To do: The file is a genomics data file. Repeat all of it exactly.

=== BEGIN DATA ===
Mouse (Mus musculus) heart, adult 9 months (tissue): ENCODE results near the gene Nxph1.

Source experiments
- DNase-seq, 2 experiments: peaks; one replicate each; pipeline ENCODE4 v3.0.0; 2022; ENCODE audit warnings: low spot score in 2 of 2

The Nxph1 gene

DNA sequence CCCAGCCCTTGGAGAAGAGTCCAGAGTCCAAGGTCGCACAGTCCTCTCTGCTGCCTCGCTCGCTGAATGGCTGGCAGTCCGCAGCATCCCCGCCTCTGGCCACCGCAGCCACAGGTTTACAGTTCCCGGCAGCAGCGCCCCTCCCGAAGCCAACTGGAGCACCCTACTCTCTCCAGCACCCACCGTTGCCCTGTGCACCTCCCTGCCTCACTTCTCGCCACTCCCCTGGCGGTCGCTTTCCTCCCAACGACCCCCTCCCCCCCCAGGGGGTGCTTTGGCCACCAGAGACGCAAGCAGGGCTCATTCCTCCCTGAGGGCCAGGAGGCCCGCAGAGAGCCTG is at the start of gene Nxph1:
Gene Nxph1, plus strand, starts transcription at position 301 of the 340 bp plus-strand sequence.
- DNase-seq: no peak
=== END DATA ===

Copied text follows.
Mouse (Mus musculus) heart, adult 9 months (tissue): ENCODE results near the gene Nxph1.

Source experiments
- DNase-seq, 2 experiments: peaks; one replicate each; pipeline ENCODE4 v3.0.0; 2022; ENCODE audit warnings: low spot score in 2 of 2

The Nxph1 gene

DNA sequence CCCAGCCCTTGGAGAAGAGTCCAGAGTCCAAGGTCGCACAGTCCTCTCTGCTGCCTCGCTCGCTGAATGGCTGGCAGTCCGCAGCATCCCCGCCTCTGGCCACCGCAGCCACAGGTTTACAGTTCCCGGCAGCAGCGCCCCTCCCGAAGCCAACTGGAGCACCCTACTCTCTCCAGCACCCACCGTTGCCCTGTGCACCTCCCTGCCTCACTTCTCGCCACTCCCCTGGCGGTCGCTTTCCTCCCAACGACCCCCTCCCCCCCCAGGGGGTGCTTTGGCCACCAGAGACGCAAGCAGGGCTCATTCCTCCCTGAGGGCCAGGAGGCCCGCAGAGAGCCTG is at the start of gene Nxph1:
Gene Nxph1, plus strand, starts transcription at position 301 of the 340 bp plus-strand sequence.
- DNase-seq: no peak